Attitudes And Health Behaviours Of Young Adolescent Omnivores And Vegetarians
This Canadian study sought to identify the attitudes, health-related behavior, “social adjustment,” and perceptions of personal health among both vegetarian and omnivorous teenagers, with the goal of determining specific characteristics related to vegetarianism.
Participants were 630 Grade 9 students, ages 13–15 years, in seven schools in Ontario, Canada. Vegetarian status was determined using a 19-item food inventory. The vegetarian group included lacto, ovo and/or lacto–ovo and semi-vegetarians. Omnivores consumed red meat at least monthly. Social adjustment factors included school misbehaviour, low academic performance, authority-defying risks and unsafe/illegal risks. Logistic regression estimated the relationship of characteristics to vegetarian status. The sample comprised 25 vegetarians (4%) and 605 omnivores.
Analyses focused mainly on females; 22 vegetarians and 315 omnivores. Dieting behaviours (current, frequent and past year), alcohol use, poorer social adjustment and poorer self-rated health were positively related to vegetarian eating (p = .05). Among females (using logistic regression), past year dieting (OR 9.88; 95% CI 2.19–44.47) and alcohol use (OR 2.91; 95% CI 1.02–8.32) predominated in the presence of attitudes that personal health and animal rights are very important. The model predicted 79.9% of cases.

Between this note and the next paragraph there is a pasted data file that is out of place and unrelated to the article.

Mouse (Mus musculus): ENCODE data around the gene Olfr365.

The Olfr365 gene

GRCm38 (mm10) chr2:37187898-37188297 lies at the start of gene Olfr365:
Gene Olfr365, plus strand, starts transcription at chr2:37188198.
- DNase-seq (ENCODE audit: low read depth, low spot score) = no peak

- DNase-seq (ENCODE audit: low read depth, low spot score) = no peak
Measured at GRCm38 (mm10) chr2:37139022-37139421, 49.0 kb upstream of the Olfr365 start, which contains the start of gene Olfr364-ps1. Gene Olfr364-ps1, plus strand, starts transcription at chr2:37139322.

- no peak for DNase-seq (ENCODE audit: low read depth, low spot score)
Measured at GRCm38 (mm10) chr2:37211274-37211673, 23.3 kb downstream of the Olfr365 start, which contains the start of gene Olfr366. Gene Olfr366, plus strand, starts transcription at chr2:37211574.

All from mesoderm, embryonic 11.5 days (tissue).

Teenage vegetarians were distinctive in health behaviours. The independent, positive association of alcohol use with vegetarian eating is a unique and concerning finding. Dieting behaviours were strongly, independently and positively linked to female vegetarian eating. Further studies with a greater range of behaviours would be useful to more fully characterize teenage vegetarians and explore subgroups.